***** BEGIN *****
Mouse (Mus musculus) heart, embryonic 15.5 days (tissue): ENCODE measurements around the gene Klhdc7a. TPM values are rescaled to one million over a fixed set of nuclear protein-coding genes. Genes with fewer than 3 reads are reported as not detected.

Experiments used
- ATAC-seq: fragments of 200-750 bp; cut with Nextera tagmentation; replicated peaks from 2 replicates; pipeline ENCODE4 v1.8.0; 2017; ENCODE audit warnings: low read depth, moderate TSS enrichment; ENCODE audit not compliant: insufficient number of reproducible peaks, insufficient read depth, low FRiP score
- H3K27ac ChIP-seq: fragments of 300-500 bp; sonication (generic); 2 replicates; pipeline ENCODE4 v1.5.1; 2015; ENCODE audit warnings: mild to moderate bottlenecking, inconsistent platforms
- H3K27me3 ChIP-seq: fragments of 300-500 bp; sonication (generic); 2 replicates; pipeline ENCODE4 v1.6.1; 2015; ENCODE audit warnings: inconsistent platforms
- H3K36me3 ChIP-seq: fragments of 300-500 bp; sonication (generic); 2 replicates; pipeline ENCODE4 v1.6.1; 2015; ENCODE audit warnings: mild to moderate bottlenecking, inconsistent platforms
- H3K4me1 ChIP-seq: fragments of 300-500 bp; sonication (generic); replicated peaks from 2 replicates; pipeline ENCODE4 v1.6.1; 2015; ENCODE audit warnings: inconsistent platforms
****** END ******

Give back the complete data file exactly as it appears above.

Mouse (Mus musculus) heart, embryonic 15.5 days (tissue): ENCODE measurements around the gene Klhdc7a. TPM values are rescaled to one million over a fixed set of nuclear protein-coding genes. Genes with fewer than 3 reads are reported as not detected.

Experiments used
- ATAC-seq: fragments of 200-750 bp; cut with Nextera tagmentation; replicated peaks from 2 replicates; pipeline ENCODE4 v1.8.0; 2017; ENCODE audit warnings: low read depth, moderate TSS enrichment; ENCODE audit not compliant: insufficient number of reproducible peaks, insufficient read depth, low FRiP score
- H3K27ac ChIP-seq: fragments of 300-500 bp; sonication (generic); 2 replicates; pipeline ENCODE4 v1.5.1; 2015; ENCODE audit warnings: mild to moderate bottlenecking, inconsistent platforms
- H3K27me3 ChIP-seq: fragments of 300-500 bp; sonication (generic); 2 replicates; pipeline ENCODE4 v1.6.1; 2015; ENCODE audit warnings: inconsistent platforms
- H3K36me3 ChIP-seq: fragments of 300-500 bp; sonication (generic); 2 replicates; pipeline ENCODE4 v1.6.1; 2015; ENCODE audit warnings: mild to moderate bottlenecking, inconsistent platforms
- H3K4me1 ChIP-seq: fragments of 300-500 bp; sonication (generic); replicated peaks from 2 replicates; pipeline ENCODE4 v1.6.1; 2015; ENCODE audit warnings: inconsistent platforms